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Afghanistan: worrying reminders

June 11, 2014

Summary: A presidential candidate narrowly escaping assassination and a “friendly fire” incident underline the risks to Afghan progress.
Abdullah assasination attempt, June 2014Two recent events in Afghanistan have value as reminders that the country’s progress remains fragile. On 6th June an assassination attempt comprising two near simultaneous explosions targeted Dr Abdullah Abdullah and his convoy of election campaigners in Kabul, reportedly killing six, including an Abdullah body guard and injuring over twenty. Abdullah, highly likely to become Afghanistan’s next president, was unharmed and quick to broadcast his survival on TV. On 10th June, five US soldiers and two Afghans were killed by a “friendly fire” airstrike conducted by an American combat aircraft.

abdullahAbdullah has had a narrow miss and it may not be his last one. By the standards of 2009’s highly flawed presidential election process, this year’s election has been highly encouraging for Afghans and the internationals alike – neither violence nor fraud have been able to stop the process being deemed broadly acceptable. But the nation’s political “progress”, in all its myriad varieties of definition, should not be taken for granted. Although the Constitution is probably sufficiently robust enough (and respected) now to survive the deaths of major political figures, it is still very possible that fragile Afghanistan can come undone with a handful of well-placed bombs or bullets. The Taliban have issued a “final warning” to those Afghans participating in the presidential second round run-off, due to take place this Saturday, 14th June.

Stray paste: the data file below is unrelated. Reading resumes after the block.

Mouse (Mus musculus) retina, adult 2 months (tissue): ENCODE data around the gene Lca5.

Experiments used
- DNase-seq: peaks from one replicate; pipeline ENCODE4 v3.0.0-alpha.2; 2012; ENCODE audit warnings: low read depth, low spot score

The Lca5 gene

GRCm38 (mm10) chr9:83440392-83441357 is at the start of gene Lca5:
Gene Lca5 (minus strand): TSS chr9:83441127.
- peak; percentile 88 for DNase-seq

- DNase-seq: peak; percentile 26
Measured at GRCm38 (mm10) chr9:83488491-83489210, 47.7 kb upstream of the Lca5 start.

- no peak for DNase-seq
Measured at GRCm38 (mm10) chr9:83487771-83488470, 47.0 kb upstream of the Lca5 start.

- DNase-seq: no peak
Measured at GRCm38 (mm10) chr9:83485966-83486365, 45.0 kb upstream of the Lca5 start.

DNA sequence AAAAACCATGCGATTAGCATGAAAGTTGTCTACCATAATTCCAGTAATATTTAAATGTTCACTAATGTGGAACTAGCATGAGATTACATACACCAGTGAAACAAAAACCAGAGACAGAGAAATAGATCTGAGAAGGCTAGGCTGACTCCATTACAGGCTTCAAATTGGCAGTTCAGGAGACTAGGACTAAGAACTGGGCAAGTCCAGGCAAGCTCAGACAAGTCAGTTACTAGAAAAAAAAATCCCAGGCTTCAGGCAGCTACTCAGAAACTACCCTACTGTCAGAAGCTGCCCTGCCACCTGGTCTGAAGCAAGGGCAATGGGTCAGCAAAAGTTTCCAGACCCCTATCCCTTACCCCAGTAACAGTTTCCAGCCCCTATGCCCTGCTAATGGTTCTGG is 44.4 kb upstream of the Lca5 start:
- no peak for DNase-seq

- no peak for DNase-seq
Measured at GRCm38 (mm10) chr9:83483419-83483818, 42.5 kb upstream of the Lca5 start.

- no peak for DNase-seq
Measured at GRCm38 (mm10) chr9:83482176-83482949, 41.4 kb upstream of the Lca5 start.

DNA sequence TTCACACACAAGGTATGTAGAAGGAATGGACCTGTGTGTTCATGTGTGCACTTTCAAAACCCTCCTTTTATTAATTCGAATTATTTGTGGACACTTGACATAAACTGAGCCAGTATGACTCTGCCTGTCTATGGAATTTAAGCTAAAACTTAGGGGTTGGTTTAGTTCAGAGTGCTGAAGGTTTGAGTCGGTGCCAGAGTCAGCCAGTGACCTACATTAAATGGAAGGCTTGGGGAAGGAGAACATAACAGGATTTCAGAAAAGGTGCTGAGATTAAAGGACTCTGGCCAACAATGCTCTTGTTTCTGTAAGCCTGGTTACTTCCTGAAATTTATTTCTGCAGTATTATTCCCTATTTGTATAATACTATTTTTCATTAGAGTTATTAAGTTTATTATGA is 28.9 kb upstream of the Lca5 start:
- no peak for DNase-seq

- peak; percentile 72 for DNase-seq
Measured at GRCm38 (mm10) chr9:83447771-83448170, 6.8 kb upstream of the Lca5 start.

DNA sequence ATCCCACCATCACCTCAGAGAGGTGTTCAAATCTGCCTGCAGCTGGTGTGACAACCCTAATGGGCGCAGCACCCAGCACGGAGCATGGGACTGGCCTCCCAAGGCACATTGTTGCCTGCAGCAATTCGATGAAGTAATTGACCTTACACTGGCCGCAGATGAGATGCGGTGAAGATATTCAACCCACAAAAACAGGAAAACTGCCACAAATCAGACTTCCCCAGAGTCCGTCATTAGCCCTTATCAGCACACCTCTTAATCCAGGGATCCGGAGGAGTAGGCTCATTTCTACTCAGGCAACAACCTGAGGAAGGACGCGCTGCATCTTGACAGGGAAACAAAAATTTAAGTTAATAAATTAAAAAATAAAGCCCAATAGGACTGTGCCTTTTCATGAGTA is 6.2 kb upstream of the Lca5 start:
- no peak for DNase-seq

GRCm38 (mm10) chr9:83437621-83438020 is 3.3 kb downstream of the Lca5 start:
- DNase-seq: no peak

Taliban statement, 11th June 2014: We once again call upon the people not to participate, even inadvertently, in forthcoming election drama of 14th June. They should Taliban flagcompletely reject it as they have done in the past. If they do not follow the instructions and demands of the Islamic Emirate and do participate in the elections, they will be held responsible for all the unpleasant consequences come what might, because following the infidels’ plans is a kind of directly supporting them and participation in this untoward process is considered a felony according to the sacred religion of Islam.  The Islamic Emirate calls upon all the devoted Mujahidin throughout the country to carry out their assaults in a well-organized manner according to the prescribed planning. They should circumspectly detect all the polling stations and should bring them under decisive attacks

In reality, they are unlikely to be able to stop the process from taking place other than by killing one of the two candidates still in the running – Abdullah and Ashraf Ghani – or some similar major atrocity. I expect Dr Abdullah to be declared President in the next week or two.

I still sense that the biggest danger to the country is not so much the actions of the Taliban per se but the actions and reactions of the Afghan political elites in response to the political, military and economic stresses. The risk of “reverting to type” is still high: warlords and old guard “mujahideen” pulling away from the centre, political competition for control and allegiance of the army and police while the security services are under military pressure over 2015 – 2018, corruption and syphoning of precious assets and resources.

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